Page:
Producers: Tom Rosenberg, Henry Winterstein,
Gary Lucchesi, Eric Karten, Richard Wright, Kevin Turen
Written by: Karen Moncrieff
Cast: Josh Brolin, Rose Byrne, Toni Collette,
Bruce Davison, James Franco, Marcia Gay Harden, Mary Beth Hurt,
Piper Laurie, Brittany Murphy, Giovanni Ribisi, Nick Searcy,
Mary Steenburgen, Kerry Washington
One has to give credit to The Dead Girl for giving employment
to so many excellent actresses, all of whom acquit themselves well.
I’ve missed a few movies lately, so this may be old news,
but for my money the eye-opener performance is that of Kerry
Washington, who also shines in The Last King Of Scotland.
The movie is a series of vignettes—The Stranger (Collette),
The Sister (Byrne), The Wife (Hurt),
The Mother (Harden), The Dead Girl (Murphy)—in
which Washington’s is the only unlabeled major female character.
To say more about Washington’s character would reveal one
of the few unexpected elements in the movie, so I’ll restrain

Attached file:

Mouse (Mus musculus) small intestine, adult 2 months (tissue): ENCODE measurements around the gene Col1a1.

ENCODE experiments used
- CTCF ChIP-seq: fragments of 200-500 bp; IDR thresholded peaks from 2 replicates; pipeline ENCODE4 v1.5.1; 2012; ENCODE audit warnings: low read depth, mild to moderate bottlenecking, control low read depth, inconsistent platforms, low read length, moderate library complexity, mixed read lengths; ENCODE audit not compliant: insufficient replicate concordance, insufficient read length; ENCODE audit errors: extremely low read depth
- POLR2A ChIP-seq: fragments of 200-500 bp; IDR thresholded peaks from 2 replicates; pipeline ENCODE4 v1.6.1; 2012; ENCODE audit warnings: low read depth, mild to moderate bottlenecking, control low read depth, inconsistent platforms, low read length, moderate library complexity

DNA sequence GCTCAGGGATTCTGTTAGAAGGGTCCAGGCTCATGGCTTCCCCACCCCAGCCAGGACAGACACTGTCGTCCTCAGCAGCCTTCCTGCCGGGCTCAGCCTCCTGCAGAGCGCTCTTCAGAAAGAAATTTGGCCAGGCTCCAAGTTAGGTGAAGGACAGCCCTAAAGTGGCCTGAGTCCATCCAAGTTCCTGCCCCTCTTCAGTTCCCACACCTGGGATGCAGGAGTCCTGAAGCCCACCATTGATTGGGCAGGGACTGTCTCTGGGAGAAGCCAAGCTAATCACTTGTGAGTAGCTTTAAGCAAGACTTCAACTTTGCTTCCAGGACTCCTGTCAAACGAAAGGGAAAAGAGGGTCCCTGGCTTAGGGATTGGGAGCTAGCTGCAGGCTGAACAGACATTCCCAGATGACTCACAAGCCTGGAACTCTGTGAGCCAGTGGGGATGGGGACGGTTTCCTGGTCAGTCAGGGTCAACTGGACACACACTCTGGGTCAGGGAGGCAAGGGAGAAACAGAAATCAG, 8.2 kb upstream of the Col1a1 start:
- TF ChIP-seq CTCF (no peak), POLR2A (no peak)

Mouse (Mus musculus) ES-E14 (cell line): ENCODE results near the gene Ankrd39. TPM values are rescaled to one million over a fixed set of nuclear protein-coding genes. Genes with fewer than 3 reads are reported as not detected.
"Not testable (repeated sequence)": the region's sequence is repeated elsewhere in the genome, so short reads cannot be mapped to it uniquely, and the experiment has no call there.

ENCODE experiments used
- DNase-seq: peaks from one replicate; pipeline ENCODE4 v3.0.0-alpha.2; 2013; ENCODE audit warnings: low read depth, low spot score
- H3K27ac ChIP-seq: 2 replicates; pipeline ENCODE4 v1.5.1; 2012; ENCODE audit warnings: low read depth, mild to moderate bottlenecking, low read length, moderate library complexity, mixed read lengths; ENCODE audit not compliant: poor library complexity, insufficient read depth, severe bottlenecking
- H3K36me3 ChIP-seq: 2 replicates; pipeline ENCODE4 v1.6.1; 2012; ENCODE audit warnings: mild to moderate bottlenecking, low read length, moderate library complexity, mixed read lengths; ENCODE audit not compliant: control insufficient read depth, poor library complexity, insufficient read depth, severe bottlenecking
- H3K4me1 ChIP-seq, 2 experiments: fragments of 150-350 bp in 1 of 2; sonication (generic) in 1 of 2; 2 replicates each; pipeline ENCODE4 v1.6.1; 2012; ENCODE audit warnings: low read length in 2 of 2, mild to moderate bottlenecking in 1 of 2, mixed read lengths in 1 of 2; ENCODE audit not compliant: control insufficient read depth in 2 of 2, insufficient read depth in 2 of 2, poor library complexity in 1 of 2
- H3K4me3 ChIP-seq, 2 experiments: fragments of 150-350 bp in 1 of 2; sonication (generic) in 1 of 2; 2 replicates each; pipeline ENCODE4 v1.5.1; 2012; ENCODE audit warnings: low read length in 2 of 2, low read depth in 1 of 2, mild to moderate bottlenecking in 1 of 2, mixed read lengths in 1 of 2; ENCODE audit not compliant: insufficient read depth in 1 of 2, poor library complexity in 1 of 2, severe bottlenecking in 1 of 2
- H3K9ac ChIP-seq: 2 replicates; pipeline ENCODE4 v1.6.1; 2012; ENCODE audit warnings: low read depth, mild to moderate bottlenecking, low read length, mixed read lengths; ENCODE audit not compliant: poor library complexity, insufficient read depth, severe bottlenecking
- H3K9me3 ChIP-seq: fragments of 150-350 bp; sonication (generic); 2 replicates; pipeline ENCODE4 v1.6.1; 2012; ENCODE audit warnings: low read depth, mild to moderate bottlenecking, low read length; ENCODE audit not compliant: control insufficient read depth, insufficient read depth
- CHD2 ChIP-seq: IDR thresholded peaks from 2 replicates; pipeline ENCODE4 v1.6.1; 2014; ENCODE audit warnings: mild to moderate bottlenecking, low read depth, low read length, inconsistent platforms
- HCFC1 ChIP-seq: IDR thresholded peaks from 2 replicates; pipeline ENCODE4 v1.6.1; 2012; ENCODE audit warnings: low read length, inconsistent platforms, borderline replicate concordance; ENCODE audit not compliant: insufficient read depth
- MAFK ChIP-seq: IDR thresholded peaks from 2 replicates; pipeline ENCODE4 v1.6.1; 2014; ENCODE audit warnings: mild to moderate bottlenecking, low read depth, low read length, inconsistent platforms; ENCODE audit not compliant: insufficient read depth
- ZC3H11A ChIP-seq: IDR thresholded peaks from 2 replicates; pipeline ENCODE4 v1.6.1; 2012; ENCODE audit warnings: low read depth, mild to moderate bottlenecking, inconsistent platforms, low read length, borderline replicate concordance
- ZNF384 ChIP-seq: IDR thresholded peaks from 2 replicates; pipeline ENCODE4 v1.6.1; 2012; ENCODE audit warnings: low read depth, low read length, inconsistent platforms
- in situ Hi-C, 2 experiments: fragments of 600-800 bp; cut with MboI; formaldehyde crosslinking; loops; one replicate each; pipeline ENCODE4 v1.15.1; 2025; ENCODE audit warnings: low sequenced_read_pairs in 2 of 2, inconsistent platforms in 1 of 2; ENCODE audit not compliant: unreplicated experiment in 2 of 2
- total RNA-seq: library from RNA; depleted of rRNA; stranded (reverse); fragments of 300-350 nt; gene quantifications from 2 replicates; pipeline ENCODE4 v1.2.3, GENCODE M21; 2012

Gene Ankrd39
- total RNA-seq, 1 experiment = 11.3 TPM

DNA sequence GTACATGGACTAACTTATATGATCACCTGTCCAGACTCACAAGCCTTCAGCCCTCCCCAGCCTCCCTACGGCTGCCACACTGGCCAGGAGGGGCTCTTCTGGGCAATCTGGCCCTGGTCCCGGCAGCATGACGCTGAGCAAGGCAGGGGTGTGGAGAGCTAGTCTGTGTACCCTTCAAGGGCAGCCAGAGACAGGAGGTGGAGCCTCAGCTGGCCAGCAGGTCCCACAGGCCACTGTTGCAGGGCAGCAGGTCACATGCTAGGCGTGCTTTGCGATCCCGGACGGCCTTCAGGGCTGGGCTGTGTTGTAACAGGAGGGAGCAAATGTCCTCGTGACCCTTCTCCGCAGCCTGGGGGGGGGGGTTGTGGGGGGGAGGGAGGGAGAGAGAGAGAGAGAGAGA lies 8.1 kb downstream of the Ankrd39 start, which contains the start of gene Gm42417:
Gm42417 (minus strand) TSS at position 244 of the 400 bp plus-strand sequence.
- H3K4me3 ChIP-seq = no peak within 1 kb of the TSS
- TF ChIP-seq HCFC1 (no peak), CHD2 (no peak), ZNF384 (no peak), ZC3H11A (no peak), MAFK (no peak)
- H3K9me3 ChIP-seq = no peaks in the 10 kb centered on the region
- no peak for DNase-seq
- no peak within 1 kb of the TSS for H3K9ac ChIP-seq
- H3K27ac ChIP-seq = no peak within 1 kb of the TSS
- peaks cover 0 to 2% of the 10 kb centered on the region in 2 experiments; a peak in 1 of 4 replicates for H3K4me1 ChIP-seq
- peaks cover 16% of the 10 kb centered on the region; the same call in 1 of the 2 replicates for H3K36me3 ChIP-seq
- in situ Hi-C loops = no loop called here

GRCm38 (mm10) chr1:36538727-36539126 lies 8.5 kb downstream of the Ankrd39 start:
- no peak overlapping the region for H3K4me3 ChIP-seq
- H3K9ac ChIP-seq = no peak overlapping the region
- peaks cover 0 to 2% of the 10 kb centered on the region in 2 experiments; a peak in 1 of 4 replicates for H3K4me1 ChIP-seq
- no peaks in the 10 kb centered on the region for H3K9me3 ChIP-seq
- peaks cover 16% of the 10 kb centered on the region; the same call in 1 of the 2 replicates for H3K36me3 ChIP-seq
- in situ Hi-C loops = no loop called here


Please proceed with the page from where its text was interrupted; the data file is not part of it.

myself except to comment that she is nearly unrecognizable here.
Each segment explores a woman’s life and reveals her connection
to The Dead Girl. Director Moncrieff reserves post-Tarantino
non-linear storytelling for the last segment, which reveals how
The Dead Girl got dead. No-brainer that, otherwise where’s
This quiet, pain-filled, and painful film begins with The Stranger’s
discovery of the body. Naturally, The Stranger wouldn’t be
some robustly wholesome, hearty athlete (“…a hiker’s
chance discovery…”). No, she has a Dickensian home life
and a twisty psyche. Also naturally, The Sister turns out to have
experienced her share of tragedy; The Wife, we find, is an embittered
harridan whose religion is painted unflatteringly; The Mother will
be… well she was okay, actually; and The Dead Girl’s
trajectory will have been shaped by an adolescent trauma.
I can’t help saying how much I prefer Pedro Almodóvar’s
vastly better approach to this subject matter in Volver.
Here, it feels like Moncrieff trots out all the woes that can blight
women’s lives into one overstuffed story. Sadly, all these
things happen, but they’re too much for one movie. Instead
of emotional bathymetry we get the surface waters of a WE (Women’s
Entertainment) production (granted, with better acting and a far
Worth seeing for the performances, but it can wait for video.
Take a pal and pay full price for both tickets.
Itís worth a full-price ticket.
Itís worth a matinee ticket.
Wait for video rental.
Check out the video from the library, if you must.
While we would never encourage anyone to destroy a video...